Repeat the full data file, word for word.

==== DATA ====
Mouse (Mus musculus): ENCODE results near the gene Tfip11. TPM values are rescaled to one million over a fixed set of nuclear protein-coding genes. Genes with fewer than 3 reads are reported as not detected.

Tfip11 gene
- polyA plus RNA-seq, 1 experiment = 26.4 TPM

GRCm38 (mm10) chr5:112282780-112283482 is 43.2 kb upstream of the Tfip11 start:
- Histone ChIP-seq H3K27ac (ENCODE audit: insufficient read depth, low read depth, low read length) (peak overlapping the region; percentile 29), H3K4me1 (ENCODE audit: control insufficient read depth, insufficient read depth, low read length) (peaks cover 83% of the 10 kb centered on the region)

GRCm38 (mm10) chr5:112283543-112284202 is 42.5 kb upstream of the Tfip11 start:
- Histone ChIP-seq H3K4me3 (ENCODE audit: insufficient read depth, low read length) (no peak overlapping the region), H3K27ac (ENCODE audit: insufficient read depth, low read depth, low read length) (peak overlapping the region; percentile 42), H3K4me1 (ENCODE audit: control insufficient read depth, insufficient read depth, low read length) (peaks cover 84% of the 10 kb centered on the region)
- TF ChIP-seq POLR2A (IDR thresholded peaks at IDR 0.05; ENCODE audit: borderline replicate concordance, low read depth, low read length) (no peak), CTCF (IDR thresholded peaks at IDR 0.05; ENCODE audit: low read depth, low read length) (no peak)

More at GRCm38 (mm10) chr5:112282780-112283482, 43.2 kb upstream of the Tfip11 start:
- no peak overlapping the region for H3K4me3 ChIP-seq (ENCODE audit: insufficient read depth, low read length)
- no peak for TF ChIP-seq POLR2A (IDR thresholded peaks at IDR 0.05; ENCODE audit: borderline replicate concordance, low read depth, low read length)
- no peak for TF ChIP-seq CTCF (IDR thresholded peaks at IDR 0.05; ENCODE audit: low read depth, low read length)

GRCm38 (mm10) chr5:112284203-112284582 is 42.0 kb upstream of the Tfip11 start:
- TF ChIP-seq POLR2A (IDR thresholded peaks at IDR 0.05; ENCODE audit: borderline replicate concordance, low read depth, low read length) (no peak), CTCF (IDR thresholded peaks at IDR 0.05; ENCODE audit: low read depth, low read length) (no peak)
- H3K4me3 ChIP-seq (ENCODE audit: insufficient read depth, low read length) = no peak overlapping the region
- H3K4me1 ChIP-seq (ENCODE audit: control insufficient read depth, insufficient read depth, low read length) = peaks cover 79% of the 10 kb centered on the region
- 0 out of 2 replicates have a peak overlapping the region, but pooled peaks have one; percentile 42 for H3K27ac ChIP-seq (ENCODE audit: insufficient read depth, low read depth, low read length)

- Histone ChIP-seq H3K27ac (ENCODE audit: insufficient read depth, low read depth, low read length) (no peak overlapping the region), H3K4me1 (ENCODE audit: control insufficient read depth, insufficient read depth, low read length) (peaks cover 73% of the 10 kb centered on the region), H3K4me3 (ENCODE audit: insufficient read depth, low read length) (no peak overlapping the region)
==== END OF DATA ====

Mouse (Mus musculus): ENCODE results near the gene Tfip11. TPM values are rescaled to one million over a fixed set of nuclear protein-coding genes. Genes with fewer than 3 reads are reported as not detected.

Tfip11 gene
- polyA plus RNA-seq, 1 experiment = 26.4 TPM

GRCm38 (mm10) chr5:112282780-112283482 is 43.2 kb upstream of the Tfip11 start:
- Histone ChIP-seq H3K27ac (ENCODE audit: insufficient read depth, low read depth, low read length) (peak overlapping the region; percentile 29), H3K4me1 (ENCODE audit: control insufficient read depth, insufficient read depth, low read length) (peaks cover 83% of the 10 kb centered on the region)

GRCm38 (mm10) chr5:112283543-112284202 is 42.5 kb upstream of the Tfip11 start:
- Histone ChIP-seq H3K4me3 (ENCODE audit: insufficient read depth, low read length) (no peak overlapping the region), H3K27ac (ENCODE audit: insufficient read depth, low read depth, low read length) (peak overlapping the region; percentile 42), H3K4me1 (ENCODE audit: control insufficient read depth, insufficient read depth, low read length) (peaks cover 84% of the 10 kb centered on the region)
- TF ChIP-seq POLR2A (IDR thresholded peaks at IDR 0.05; ENCODE audit: borderline replicate concordance, low read depth, low read length) (no peak), CTCF (IDR thresholded peaks at IDR 0.05; ENCODE audit: low read depth, low read length) (no peak)

More at GRCm38 (mm10) chr5:112282780-112283482, 43.2 kb upstream of the Tfip11 start:
- no peak overlapping the region for H3K4me3 ChIP-seq (ENCODE audit: insufficient read depth, low read length)
- no peak for TF ChIP-seq POLR2A (IDR thresholded peaks at IDR 0.05; ENCODE audit: borderline replicate concordance, low read depth, low read length)
- no peak for TF ChIP-seq CTCF (IDR thresholded peaks at IDR 0.05; ENCODE audit: low read depth, low read length)

GRCm38 (mm10) chr5:112284203-112284582 is 42.0 kb upstream of the Tfip11 start:
- TF ChIP-seq POLR2A (IDR thresholded peaks at IDR 0.05; ENCODE audit: borderline replicate concordance, low read depth, low read length) (no peak), CTCF (IDR thresholded peaks at IDR 0.05; ENCODE audit: low read depth, low read length) (no peak)
- H3K4me3 ChIP-seq (ENCODE audit: insufficient read depth, low read length) = no peak overlapping the region
- H3K4me1 ChIP-seq (ENCODE audit: control insufficient read depth, insufficient read depth, low read length) = peaks cover 79% of the 10 kb centered on the region
- 0 out of 2 replicates have a peak overlapping the region, but pooled peaks have one; percentile 42 for H3K27ac ChIP-seq (ENCODE audit: insufficient read depth, low read depth, low read length)

- Histone ChIP-seq H3K27ac (ENCODE audit: insufficient read depth, low read depth, low read length) (no peak overlapping the region), H3K4me1 (ENCODE audit: control insufficient read depth, insufficient read depth, low read length) (peaks cover 73% of the 10 kb centered on the region), H3K4me3 (ENCODE audit: insufficient read depth, low read length) (no peak overlapping the region)